As an experienced business professional, you’re familiar with the process of sending and receiving invoices from other local companies in your country. However, paying an invoice overseas entails several complications, especially if you’re paying a European company. Without a clear understanding of how things work in European countries, finding your way around can throw up compliance requirements which may be subtle and you may not see upfront.
Not all European countries use the same currency, apart from having various state laws and tax regulations. It’s important to ensure that you don’t lose out when you’re sending money to a European country, so we’ve put together some helpful tips to help you skillfully navigate the country-specific nuances.
Which countries are part of the European Union?
There are 50 countries in Europe, but only 27 of them come together to make the European Union, namely:
- The United Kingdom
- The Netherlands
- Czech Republic
Which European countries use Euros?
Depending on various economic considerations, not every country in Europe has adopted the euro as a form of currency. Here is a list of all the countries that do use the Euro:
What currency should I use to pay an invoice from a European country?
The currency you send money in is decided at the point-of-sale or as per the contract between you and your overseas partner.
If you’re sending money from Canada to Europe in CAD, you might have to pay a conversion fee. However, if you’re sending Euros to Europe, you will not be subjected to any conversion fees, provided of course you already have Euros available. If you have to purchase Euros you again end up paying a conversion cost.
If you have access to a cross-border bank account, you’re able to send Euros directly to your European partners without needing to worry about converting currencies. Many major companies in Europe have cross-border bank accounts, which allow them to send and receive money in foreign currencies. Usually, the fund movement from one currency to another is managed by their bank but they end up paying high conversion fees when using bank accounts with multiple currencies with the same bank.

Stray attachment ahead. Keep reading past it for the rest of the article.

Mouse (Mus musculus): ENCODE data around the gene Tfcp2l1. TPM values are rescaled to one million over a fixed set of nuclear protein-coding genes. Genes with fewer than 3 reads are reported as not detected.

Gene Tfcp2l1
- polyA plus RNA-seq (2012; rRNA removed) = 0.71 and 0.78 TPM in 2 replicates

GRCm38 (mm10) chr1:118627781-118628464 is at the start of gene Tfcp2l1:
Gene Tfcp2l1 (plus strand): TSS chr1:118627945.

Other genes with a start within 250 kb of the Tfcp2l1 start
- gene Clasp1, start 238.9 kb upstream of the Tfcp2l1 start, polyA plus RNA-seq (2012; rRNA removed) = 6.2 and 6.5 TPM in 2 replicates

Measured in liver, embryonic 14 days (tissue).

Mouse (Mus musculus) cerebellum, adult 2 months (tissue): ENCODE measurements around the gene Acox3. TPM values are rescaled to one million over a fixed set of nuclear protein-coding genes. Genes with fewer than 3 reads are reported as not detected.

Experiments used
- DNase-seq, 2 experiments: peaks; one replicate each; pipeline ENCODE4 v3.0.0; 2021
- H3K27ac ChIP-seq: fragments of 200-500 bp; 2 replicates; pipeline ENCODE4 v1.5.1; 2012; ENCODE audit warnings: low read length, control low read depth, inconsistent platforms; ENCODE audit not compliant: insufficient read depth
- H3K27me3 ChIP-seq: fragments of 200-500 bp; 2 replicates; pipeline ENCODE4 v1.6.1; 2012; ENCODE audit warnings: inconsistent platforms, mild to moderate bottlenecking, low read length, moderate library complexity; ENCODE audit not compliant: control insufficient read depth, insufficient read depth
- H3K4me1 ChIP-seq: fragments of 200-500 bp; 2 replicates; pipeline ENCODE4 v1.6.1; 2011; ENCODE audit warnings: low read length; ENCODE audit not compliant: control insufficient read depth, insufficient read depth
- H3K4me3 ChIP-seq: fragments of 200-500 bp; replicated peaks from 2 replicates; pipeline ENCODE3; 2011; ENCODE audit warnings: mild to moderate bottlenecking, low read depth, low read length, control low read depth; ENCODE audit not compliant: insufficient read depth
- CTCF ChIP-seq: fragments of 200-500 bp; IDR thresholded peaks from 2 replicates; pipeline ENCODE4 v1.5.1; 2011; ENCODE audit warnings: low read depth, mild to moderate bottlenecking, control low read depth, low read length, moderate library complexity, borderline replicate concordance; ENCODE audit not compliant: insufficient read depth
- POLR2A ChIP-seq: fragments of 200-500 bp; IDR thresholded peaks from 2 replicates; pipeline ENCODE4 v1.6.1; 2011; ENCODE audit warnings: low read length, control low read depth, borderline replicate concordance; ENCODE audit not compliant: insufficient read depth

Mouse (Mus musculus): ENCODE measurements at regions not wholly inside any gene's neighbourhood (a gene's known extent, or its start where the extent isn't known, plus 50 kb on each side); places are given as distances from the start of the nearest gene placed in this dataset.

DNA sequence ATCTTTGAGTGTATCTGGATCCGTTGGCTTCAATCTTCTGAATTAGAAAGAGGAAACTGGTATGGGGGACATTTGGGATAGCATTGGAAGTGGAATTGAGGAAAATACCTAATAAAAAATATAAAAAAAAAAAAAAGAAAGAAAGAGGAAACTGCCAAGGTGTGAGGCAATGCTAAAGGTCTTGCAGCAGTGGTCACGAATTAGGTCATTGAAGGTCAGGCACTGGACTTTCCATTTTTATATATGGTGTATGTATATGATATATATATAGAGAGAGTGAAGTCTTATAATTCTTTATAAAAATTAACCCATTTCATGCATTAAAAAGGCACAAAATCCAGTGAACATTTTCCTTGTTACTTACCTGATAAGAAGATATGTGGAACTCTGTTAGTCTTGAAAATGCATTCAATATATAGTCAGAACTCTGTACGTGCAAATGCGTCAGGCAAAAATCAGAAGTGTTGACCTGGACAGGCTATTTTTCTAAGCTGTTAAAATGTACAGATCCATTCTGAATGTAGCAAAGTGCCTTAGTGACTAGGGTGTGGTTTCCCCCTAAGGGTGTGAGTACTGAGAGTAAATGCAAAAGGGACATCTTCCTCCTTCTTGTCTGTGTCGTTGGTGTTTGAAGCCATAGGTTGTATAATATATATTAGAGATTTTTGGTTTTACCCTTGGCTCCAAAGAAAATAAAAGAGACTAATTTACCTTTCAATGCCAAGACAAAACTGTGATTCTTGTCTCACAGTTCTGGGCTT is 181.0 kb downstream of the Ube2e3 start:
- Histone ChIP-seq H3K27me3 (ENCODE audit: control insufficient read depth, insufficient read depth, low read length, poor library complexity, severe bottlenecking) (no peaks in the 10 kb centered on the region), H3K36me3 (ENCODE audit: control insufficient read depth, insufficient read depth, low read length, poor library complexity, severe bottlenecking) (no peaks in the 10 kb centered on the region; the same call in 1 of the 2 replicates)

That being said, if the invoice is in your local currency (CAD), you won’t have to worry about converting your dollars.
What can I expect to see in an invoice from a European company?
Your invoice will include the following:
- Date of issuance
- Invoice number
- Company name & address
- Full name of company owner(s)
- Description of products & services provided: This includes such metrics as pricing and quantities
- Terms of payment agreement
- VAT (Value Added Tax)
VAT is the tax regulation system that oversees all trades in Europe. If you’re new to European policies, this can be pretty confusing. Essentially, VAT stands for Value Added Tax that is added to goods and services that are brought into European countries. This tax is generally applied to goods that are being sold or consumed in Europe. The VAT was created to regulate trade in Europe and ensure that each member country gets its fair share of the tax revenues.
It’s important to mention that not all foreign countries will send you an invoice in English. Which is why you should iron out this potential conflict beforehand by requesting that the company you’re working with sends you an invoice in English.
International Bank Accounts & Payment Methods
Using an international bank account can eliminate any unwanted fees that come along with wire transfers. You’re able to receive various currencies quickly and easily, without having to pay any unwanted fees. Although, very few banks in Canada offer this option and setting up an account can be messy.
By registering with REMITR, you’re saving time and money. For one, REMITR is free of any hidden markups. REMITR charges a transparent flat fee of $5 per transfer, regardless of the amount you choose to send. You can easily use REMITR to make transfers to Europe within the click of a button, at the speed of one business day.
REMITR also offers you the option of holding international accounts in USD and EURO. Using this facility you can easily transfer funds to your international account and then pay your suppliers in double quick time and at negligible cost. Conversely, accepting payments from your customers in Europe and US becomes easy as they can simply do a local bank transfer to your USD / EURO denominated account.
Wire transfers not only cost an exorbitant amount of money but are also tremendously slow. Therefore, choose a provider who can free you from the tangles of wire transfer and make your international payments fast low cost and security.